ASSESMENT GROUNDWATER AVAIL, NY-NC
The U.S. Geological Survey began a multiyear regional assessment of groundwater availability in the Northern Atlantic Coastal Plain (NACP) aquifer system in 2010 as part of its ongoing regional assessments of groundwater availability of the principal aquifers of the Nation. The goals of this national assessment are to document effects of human activities on water levels and groundwater storage, explore climate variability effects on the regional water budget, and provide consistent and integrated information that is useful to those who use and manage the groundwater resource. As part of this nationwide assessment, the USGS evaluated available groundwater resources within the NACP aquifer system from Long Island, New York, to northeastern North Carolina.
The northern Atlantic Coastal Plain physiographic province depends heavily on groundwater to meet agricultural, industrial, and municipal needs. The groundwater assessment of the NACP aquifer system included an evaluation of how water use has changed over time; this evaluation primarily used groundwater budgets and development of a numerical modeling tool to assess system responses to stresses from future human uses and climate trends.
This assessment focused on multiple spatial and temporal scales to examine changes in groundwater pumping, storage, and water levels. The regional scale provides a broad view of the sources and demands on the system with time. The sub-regional scale provides an evaluation of the differing response of the aquifer system across geographic areas allowing for closer examination of the interaction between different aquifers and confining units and the changes in these interactions under pumping and recharge conditions in 2013 and hydrologic stresses as much as 45 years in the future. By focusing on multiple scales, water-resource managers may utilize this study to understand system response to changes as they affect the system as a whole.
The NACP aquifer system extends from Long Island to northeastern North Carolina, and includes aquifers primarily within New York, New Jersey, Delaware, Maryland, Virginia, and North Carolina. The seaward-dipping sedimentary wedge that underlies the northern Atlantic Coastal Plain physiographic province forms a complex groundwater system. Although the NACP aquifer system is recognized by the U.S. Geological Survey as one of the smallest of the 66 principal aquifer systems in the Nation, it ranks 13th overall in terms of total groundwater withdrawals and is 7th in population served. Despite abundant precipitation [about 45 inches per year (in/yr)], the supply of fresh surface water in this region is limited because many of the surface waters in this area are brackish estuaries, contributing to why many communities in the northern Atlantic Coastal Plain physiographic province rely heavily on groundwater to meet their water needs.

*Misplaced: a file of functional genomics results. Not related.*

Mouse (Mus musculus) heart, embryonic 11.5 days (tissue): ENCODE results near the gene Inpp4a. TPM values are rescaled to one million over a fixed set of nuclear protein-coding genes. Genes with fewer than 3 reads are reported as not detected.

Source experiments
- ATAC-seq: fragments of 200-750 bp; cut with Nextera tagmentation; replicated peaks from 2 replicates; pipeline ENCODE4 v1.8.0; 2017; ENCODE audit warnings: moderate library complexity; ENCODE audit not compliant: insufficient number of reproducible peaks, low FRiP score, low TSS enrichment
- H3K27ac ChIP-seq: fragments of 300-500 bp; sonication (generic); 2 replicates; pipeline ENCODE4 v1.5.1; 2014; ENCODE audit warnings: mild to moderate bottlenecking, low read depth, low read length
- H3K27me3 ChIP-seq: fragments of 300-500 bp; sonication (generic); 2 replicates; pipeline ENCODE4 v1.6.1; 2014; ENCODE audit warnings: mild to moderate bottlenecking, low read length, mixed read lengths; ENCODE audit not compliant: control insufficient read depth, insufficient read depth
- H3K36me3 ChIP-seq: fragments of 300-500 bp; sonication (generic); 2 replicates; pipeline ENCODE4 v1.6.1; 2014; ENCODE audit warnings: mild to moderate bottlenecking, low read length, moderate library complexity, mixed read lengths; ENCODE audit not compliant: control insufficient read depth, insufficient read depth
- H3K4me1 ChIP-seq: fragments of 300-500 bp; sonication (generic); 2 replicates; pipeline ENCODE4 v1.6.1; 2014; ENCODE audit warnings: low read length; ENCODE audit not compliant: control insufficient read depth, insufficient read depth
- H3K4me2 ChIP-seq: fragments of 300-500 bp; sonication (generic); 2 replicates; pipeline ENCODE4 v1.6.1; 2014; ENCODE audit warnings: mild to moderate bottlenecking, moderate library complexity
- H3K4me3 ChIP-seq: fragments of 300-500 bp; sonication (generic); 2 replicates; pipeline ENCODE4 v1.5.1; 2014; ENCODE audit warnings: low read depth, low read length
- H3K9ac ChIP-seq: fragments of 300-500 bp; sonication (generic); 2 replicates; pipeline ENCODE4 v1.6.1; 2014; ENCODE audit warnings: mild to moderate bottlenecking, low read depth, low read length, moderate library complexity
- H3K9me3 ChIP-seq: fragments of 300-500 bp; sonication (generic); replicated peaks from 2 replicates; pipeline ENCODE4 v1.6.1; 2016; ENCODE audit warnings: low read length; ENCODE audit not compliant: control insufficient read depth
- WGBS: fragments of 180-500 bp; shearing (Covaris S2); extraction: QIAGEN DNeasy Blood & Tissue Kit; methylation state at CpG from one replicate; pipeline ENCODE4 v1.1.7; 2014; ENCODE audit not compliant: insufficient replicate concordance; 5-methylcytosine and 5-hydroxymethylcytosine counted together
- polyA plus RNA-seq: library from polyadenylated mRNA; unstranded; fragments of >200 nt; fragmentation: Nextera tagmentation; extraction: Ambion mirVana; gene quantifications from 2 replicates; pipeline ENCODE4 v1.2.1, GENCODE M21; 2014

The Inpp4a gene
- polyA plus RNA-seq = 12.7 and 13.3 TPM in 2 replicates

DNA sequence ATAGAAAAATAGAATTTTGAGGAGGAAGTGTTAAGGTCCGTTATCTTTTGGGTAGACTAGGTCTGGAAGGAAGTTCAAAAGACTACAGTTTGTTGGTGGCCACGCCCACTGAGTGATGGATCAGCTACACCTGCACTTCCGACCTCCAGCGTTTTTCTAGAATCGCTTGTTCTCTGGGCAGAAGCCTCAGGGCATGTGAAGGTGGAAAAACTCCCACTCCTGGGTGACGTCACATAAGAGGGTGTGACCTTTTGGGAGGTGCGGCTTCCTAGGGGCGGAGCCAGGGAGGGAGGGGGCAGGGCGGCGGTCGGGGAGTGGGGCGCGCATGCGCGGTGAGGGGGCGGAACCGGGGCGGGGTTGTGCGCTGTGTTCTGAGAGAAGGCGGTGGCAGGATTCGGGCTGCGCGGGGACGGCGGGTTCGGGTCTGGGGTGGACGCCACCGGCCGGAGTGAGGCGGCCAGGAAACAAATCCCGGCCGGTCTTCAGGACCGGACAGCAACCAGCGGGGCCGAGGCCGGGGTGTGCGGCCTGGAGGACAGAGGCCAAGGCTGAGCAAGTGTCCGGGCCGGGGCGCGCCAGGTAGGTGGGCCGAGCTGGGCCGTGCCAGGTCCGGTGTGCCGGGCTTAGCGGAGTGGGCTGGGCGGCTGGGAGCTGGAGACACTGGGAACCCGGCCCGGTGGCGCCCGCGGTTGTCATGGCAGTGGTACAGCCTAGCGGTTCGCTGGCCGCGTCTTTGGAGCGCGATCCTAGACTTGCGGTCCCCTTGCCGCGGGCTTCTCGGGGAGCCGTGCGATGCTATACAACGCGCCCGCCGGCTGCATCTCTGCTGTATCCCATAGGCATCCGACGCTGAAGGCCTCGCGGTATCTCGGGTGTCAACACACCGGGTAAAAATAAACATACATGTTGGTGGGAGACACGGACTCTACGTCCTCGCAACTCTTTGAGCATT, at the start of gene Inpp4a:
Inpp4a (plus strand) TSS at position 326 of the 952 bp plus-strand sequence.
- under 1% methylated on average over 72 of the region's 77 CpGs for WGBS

Increases in population and changes in land use during the past 100 years have resulted in diverse increased demands for freshwater throughout the northern Atlantic Coastal Plain physiographic province with groundwater serving as a vital source of drinking water for the nearly 20 million people who live in the region. Total groundwater withdrawal in 2013 was estimated to be about 1,300 million gallons per day (Mgal/d) and accounts for about 40 percent of the drinking water supply with the densely populated areas tending to have the highest rates of withdrawals and, therefore, being most susceptible to effects from these withdrawals over time.
Water levels in many of the confined aquifers are decreasing by as much as 2 feet per year (ft/yr) in response to extensive development and subsequent increased withdrawals throughout the region. Total water-level decreases (drawdowns) are more than 100 feet (ft) in some aquifers from their predevelopment (before 1900) levels. These drawdowns extend across state lines and under the Chesapeake and Delaware Bays, creating the potential for interstate aquifer management issues. Regional water-resources managers in the northern Atlantic Coastal Plain physiographic province face challenges beyond competing local domestic, industrial, agricultural, and environmental demands for water. Large changes in regional water use have made the State-level management of aquifer resources more difficult because of hydrologic effects that extend beyond State boundaries.
The northern Atlantic Coastal Plain physiographic province is underlain by a wedge of unconsolidated to partially consolidated sediments that are typically thousands of feet thick along the coastline with a maximum thickness of about 10,000 ft near the edge of the continental shelf. The NACP aquifer system consists of nine confined aquifers and nine confining units capped by an unconfined surficial aquifer that is bounded laterally from the west by the contact between Coastal Plain sediments and the upland Piedmont bedrock. This aquifer system extends to the east to the limit of the Continental Shelf, however, the boundary between fresh and saline groundwater is considered to be much closer to the shoreline and varies vertically by aquifer.